The UNSW School of Mechanical and Manufacturing Engineering is proud to join a multidisciplinary Centre for Research Excellence (CRE) called BREATHE, which will study and mitigate airborne threats to health. The centre has been awarded $2.5million by the National Health and Medical Research Council (NHMRC) and will partner with universities, hospitals and research institutes across Australia and abroad.
Professor Con Doolan and Dr Charitha de Silva will be joining experts from a range of disciplines, including medicine and science, to form a multidisciplinary team of investigators collaborating internationally and building capacity within Australia.
The team is led by Professor Raina MacIntyre (Biosecurity Program at the Kirby Institute) and also includes Associate Professor David Heslop and Professor Christopher Poulos (School of Public Health and Community Medicine), Professor Sisi Zlatanova (School of Built Environment), Associate Professor Michelle Ananda-Rajah and Professor Helen Skouteris (Medicine Nursing and Health Sciences Monash University) and Professor Guy Marks (Medicine UNSW).
The team will study aerosol dynamics, exposure risks, host-pathogen interactions, and the impact of the built environment, ventilation, air conditioning, personal protective equipment (PPE), exposure time and other determinants of airborne threats.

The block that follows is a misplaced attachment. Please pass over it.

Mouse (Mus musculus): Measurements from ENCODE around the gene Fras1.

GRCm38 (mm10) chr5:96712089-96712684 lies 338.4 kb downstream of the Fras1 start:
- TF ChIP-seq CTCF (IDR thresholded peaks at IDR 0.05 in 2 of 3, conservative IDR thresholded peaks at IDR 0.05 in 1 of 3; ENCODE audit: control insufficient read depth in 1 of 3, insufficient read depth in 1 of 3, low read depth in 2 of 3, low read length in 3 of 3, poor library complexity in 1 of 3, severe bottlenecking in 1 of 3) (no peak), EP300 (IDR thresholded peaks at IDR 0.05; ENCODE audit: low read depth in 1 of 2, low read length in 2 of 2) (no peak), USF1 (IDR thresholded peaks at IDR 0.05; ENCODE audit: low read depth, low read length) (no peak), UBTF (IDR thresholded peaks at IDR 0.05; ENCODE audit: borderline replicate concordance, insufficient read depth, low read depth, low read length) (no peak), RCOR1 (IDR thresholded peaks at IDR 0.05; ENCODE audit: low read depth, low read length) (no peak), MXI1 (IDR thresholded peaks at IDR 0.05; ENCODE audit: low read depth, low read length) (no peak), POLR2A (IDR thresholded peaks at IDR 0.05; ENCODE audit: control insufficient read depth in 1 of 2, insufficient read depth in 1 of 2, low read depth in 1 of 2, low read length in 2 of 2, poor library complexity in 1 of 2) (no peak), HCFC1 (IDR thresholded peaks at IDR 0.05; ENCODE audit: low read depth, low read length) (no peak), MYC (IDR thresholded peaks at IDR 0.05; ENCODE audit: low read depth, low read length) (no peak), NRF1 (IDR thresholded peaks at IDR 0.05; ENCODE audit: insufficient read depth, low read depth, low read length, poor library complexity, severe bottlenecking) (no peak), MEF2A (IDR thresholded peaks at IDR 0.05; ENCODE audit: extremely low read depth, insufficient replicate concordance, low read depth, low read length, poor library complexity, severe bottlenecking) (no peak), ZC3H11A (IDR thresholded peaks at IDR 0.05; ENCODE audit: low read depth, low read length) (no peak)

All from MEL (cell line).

“The COVID-19 pandemic which followed the catastrophic Black Summer bushfires have both demonstrated the health risks associated with airborne threats and have also made clear the need to better understand them so that adequate planning can take place,” Professor MacIntyre said.
Dr. de Silva said: “The fluid dynamics of airborne droplets, especially their complex interactions with personal protective equipment (PPE) and the effects induced by different environmental conditions, will be explored in this project through experimental and numerical simulations.”
Prof. Con Doolan added: “The team will use aerosol science and computational fluid dynamic modelling of simulated indoor environments to generate novel research.”